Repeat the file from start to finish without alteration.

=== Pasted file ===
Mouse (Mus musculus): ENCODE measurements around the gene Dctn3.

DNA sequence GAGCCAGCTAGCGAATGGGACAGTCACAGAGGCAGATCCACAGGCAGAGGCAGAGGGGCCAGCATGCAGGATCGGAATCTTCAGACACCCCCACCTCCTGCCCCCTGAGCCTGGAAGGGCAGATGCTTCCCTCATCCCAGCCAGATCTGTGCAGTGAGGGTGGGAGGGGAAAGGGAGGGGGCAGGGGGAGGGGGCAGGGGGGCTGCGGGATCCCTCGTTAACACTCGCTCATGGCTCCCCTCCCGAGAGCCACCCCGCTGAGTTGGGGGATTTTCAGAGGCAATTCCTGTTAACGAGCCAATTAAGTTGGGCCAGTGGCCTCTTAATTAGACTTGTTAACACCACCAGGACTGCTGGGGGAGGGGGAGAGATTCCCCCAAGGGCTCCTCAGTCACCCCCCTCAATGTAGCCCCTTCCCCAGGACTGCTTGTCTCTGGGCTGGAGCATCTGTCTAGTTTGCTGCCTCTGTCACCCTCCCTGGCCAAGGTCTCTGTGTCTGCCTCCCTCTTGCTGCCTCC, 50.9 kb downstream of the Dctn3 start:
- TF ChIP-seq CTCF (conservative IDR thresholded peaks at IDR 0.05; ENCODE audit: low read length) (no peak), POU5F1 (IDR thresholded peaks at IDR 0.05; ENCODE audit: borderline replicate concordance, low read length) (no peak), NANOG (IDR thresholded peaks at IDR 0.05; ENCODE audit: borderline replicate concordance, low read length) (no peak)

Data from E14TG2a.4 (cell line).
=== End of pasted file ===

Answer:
Mouse (Mus musculus): ENCODE measurements around the gene Dctn3.

DNA sequence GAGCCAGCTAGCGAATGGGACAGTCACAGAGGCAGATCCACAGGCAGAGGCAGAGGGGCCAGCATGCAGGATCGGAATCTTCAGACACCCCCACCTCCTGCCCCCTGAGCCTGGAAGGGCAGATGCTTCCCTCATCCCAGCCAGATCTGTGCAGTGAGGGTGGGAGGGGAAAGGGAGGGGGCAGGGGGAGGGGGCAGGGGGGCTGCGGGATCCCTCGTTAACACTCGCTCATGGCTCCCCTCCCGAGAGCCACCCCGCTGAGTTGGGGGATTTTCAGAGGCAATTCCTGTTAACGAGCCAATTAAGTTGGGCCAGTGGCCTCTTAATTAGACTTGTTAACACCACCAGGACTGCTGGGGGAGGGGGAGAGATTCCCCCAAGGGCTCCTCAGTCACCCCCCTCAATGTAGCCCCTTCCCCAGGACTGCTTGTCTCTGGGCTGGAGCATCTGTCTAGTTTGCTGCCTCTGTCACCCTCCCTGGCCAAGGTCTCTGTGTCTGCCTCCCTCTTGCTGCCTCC, 50.9 kb downstream of the Dctn3 start:
- TF ChIP-seq CTCF (conservative IDR thresholded peaks at IDR 0.05; ENCODE audit: low read length) (no peak), POU5F1 (IDR thresholded peaks at IDR 0.05; ENCODE audit: borderline replicate concordance, low read length) (no peak), NANOG (IDR thresholded peaks at IDR 0.05; ENCODE audit: borderline replicate concordance, low read length) (no peak)

Data from E14TG2a.4 (cell line).